New analysis from Frost & Sullivan Strategic finds that the hybrid truck, bus and van market is expected to grow from 4.1 thousand units in 2009 to 222 thousand units by 2016. The products covered in this research service are: light commercial vehicles, medium commercial vehicles, heavy commercial vehicles and buses.
“Amongst alternative powertrain technologies and fuels, hybrid commercial vehicles exert the least pressure on the existing energy and transportation infrastructure and require only minimal modification to the current fuelling infrastructure.” says Frost & Sullivan global programme manager, Sandeep Kar. “This aspect of hybrid commercial vehicles is acting as one of the strongest market drivers in North America and Europe, attracting governments, commercial vehicle manufacturers, and potential consumers alike towards supporting and accepting hybrid commercial vehicles.”
In the commercial vehicle industry, the return-on-investment (ROI) potential is a key determinant for adoption of new technologies. Fuel price volatility, government incentives and low lifecycle costs associated with hybrid trucks are all in favour of hybrid commercial vehicles.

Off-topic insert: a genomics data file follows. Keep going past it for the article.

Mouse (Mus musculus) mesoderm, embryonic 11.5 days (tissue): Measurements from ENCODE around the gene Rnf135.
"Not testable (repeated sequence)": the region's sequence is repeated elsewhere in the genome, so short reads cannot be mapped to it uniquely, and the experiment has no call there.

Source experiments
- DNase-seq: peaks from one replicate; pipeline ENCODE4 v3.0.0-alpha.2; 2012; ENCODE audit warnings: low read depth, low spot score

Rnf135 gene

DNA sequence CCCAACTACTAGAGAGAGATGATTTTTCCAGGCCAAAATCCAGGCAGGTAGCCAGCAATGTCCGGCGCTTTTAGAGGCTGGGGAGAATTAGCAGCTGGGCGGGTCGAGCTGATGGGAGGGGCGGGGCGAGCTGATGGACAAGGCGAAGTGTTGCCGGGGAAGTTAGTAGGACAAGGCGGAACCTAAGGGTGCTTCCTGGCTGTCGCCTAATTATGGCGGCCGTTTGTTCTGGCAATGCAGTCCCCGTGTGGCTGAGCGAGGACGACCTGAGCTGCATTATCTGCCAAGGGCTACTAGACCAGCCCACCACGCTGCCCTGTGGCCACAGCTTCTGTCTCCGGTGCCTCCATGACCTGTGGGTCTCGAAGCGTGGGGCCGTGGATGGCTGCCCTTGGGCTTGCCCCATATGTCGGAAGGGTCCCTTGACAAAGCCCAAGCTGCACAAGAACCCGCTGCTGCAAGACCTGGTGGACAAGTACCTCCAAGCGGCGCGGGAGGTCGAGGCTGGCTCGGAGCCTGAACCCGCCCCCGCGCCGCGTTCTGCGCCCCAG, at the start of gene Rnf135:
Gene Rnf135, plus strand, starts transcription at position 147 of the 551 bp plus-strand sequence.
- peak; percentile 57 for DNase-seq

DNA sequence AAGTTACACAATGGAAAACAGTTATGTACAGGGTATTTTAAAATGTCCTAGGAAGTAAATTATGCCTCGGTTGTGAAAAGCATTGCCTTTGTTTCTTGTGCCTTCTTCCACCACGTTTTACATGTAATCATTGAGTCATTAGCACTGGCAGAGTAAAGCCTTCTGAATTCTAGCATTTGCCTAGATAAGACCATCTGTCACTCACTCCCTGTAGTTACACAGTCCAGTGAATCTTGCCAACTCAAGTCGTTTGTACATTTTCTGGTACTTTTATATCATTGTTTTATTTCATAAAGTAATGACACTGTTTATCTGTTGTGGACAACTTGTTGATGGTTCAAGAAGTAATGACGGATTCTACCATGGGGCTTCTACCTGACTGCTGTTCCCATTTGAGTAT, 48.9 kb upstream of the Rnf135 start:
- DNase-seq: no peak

“Currently, the high upfront cost associated with hybrids is countered with federal grants, incentives, and tax rebates,” explains Kar. “Although such incentives offer relief in the short term, for hybrids to be commercially viable in the long term, the upfront cost difference should reduce considerably.”
Private fleets in North America and Europe have emerged as early adopters of hybrid commercial vehicles. However, robust volume growth can be attained through the penetration of for-hire fleets.
“Standardization of key enabling technologies will not only reduce R&D expenses and complexity but also create a foundation for launching aggressive price reduction strategies that are necessary for stoking market growth,” concludes Kar.
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